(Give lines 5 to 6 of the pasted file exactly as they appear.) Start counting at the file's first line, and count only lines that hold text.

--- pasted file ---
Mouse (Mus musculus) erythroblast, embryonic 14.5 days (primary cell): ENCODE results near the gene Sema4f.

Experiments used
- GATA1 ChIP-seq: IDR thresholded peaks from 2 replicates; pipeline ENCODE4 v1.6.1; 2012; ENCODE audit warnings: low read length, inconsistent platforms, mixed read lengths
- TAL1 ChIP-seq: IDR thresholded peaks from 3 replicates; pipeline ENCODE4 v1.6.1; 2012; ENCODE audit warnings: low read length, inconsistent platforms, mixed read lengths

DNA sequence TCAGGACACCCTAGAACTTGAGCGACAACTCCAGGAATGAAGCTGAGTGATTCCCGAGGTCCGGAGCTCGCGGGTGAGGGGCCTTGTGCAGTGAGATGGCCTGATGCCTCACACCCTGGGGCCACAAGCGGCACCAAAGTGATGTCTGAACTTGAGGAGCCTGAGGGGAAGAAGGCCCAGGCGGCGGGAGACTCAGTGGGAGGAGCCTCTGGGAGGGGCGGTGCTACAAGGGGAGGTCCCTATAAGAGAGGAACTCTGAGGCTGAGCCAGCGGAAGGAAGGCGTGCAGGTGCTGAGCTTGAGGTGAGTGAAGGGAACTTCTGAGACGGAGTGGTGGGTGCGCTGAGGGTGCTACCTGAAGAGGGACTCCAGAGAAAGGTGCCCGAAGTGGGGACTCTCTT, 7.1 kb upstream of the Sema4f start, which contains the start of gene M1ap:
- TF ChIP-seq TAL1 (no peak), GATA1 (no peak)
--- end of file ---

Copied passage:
DNA sequence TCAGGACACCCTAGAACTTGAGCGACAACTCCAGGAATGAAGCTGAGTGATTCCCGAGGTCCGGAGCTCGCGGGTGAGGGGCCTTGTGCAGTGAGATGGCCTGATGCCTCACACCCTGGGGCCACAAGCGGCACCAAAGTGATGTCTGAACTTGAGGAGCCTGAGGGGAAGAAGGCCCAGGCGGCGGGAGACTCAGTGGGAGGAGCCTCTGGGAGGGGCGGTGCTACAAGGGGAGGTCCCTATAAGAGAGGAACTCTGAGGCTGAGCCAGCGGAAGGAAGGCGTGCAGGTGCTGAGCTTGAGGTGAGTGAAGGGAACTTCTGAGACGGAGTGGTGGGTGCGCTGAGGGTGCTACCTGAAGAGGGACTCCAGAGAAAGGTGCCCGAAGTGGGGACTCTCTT, 7.1 kb upstream of the Sema4f start, which contains the start of gene M1ap:
- TF ChIP-seq TAL1 (no peak), GATA1 (no peak)